Helping Others ‘See Straight’

You awake and sense a room of bright sunlight. You lie in bed for a few more minutes as sleep releases its hold on you and then slowly open your eyes. Only thing is…you can’t see.

Well you can’t “see straight,” that is, because your eyes haven’t synced.

You have a spell of double vision, and it literally feels like your eyes are in knots. But the longer you look, you watch as two visions become one.

Are You Serious?!

How do you respond to people with different opinions? Moreover, how do you respond to Christians with different viewpoints?

I’ve witnessed people become angry and accuse others of being deliberately ignorant, even passive aggressive, because their rightful opinion was different. I too have been scorned for holding opinions contrary to common religious belief.

I enjoy debate but I approach it with an open mind. Often the points are secondary because I also care to hear the person and understand their reasoning and what shapes their viewpoint. Sometimes we must agree to disagree and realize that there may be growth to be had for all parties.

The Example of Aquila and Priscilla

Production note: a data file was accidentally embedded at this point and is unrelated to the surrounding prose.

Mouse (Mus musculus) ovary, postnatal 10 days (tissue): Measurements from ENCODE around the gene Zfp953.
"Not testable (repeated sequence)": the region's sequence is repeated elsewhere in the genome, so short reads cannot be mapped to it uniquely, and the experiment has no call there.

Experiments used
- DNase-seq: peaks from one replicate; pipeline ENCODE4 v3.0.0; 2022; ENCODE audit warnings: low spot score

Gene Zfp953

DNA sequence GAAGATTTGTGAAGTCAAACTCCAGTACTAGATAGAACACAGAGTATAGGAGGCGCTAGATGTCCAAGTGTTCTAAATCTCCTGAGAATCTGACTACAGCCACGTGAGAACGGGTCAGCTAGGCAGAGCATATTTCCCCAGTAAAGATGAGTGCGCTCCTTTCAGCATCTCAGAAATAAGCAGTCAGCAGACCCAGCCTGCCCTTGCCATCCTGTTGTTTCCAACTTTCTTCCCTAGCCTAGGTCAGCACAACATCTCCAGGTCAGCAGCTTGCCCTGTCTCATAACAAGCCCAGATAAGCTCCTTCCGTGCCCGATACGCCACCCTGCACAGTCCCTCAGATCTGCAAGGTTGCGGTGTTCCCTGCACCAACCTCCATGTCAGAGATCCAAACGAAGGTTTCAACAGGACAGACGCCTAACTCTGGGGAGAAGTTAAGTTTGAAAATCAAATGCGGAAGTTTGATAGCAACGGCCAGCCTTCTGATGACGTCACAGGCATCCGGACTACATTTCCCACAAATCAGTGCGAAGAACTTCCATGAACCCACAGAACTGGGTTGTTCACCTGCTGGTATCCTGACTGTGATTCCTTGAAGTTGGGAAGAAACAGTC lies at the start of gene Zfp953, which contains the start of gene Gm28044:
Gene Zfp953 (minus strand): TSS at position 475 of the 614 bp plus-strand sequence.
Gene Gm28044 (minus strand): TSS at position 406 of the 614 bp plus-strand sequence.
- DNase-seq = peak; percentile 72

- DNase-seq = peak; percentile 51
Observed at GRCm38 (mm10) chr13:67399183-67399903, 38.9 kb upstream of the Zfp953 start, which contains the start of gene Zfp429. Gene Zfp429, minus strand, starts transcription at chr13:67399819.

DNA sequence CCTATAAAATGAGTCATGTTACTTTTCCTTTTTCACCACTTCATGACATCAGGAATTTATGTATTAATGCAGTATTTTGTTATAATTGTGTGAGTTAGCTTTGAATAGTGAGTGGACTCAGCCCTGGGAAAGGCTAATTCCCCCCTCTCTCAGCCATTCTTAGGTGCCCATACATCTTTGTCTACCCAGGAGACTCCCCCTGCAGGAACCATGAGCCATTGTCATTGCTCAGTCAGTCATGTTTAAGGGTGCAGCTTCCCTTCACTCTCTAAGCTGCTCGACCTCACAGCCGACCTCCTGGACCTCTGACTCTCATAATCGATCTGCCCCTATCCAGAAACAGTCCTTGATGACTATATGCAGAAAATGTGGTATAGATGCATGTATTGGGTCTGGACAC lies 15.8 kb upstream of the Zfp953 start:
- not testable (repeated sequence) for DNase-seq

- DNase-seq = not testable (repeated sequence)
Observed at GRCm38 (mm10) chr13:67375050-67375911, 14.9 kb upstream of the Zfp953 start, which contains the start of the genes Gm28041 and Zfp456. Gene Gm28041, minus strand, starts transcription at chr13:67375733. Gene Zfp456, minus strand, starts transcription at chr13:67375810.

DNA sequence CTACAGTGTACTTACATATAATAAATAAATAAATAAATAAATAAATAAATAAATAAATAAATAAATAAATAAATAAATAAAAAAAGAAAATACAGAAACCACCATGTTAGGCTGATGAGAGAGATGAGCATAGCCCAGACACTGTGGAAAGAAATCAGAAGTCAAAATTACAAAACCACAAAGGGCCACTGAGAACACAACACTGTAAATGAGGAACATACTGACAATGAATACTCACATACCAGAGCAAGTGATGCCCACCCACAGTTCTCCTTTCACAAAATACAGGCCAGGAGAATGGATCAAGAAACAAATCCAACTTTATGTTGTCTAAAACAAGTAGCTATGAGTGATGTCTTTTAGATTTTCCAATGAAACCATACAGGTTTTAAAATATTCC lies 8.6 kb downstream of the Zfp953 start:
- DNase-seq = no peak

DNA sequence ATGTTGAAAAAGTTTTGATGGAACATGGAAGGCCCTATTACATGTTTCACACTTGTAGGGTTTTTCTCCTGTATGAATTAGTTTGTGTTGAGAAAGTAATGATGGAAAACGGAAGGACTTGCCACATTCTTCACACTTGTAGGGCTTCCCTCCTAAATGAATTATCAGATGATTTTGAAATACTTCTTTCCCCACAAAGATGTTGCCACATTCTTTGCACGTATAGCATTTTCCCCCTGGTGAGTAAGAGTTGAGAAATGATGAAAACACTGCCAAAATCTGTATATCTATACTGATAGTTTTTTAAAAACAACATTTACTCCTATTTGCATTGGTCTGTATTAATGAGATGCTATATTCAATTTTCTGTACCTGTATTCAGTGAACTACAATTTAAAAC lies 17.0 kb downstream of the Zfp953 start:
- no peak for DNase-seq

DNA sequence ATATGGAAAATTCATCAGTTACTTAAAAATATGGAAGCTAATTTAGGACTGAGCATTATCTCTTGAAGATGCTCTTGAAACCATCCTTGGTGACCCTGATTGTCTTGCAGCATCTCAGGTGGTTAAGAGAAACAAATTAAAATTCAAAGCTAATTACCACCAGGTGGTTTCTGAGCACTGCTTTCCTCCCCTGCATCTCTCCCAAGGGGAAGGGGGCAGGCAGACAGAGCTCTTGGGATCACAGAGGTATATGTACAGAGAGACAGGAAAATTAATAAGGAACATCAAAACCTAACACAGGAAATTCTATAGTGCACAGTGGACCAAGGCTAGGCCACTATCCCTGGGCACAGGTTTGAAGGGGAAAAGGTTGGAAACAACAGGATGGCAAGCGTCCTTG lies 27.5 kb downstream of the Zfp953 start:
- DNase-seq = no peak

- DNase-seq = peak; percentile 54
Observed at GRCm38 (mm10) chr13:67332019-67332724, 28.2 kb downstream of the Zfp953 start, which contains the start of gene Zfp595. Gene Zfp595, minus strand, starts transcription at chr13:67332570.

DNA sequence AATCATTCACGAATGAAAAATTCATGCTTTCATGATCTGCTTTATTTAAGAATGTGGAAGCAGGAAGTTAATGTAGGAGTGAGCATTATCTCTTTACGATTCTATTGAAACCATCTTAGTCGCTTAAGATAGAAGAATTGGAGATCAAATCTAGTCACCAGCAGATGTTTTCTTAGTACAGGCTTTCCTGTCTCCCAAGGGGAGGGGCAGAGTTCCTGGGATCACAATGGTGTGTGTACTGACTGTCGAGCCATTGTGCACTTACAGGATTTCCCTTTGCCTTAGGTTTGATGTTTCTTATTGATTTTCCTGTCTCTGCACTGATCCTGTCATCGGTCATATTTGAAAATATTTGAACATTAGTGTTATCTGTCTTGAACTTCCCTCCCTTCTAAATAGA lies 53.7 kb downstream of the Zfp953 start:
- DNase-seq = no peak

We’re all at different places on our journey, and sometimes to have fellowship we must slow down and wait for others. Take Apollos as an example:

“Meanwhile a Jew named Apollos, a native of Alexandria, came to Ephesus. He was a learned man, with a thorough knowledge of the Scriptures. He had been instructed in the way of the Lord, and he spoke with great fervor and taught about Jesus accurately, though he knew only the baptism of John. He began to speak boldly in the synagogue. When Priscilla and Aquila heard him, they invited him to their home and explained to him the way of God more adequately” (Acts 18:24-26).

Apollos goes on to be a great help to Paul’s mission. It’s clear that he was gifted by God and devoted to ministry.

What would’ve been the need to let, in this case, Apollos’ knowledge gaps become a divisive issue? His lack wasn’t so serious that minor tweaking couldn’t help him; and if he really had the spirit of Christ, he would gladly receive correction. Only ministry could have suffered due to division.

We appreciate the example of Aquila and Priscilla. Sometimes people do hold less-than-stellar notions, yet they’re in a growth process, just as we are. We shouldn’t cast them away, or ridicule them; instead, we ought to avail ourselves to them. Such is an act of maturity and even spiritual discipline.

God might be trying to teach us something, too.

So love them. Appreciate them. And pray for them…until they can “see straight.”

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2 thoughts on “Helping Others ‘See Straight’

  1. “I enjoy debate but I approach it with an open mind. Often the points are secondary because I also care to hear the person and understand their reasoning and what shapes their viewpoint. ” That’s a very healthy attitude, Mike. Then just maybe we would learn from each other and all grow. 🙂

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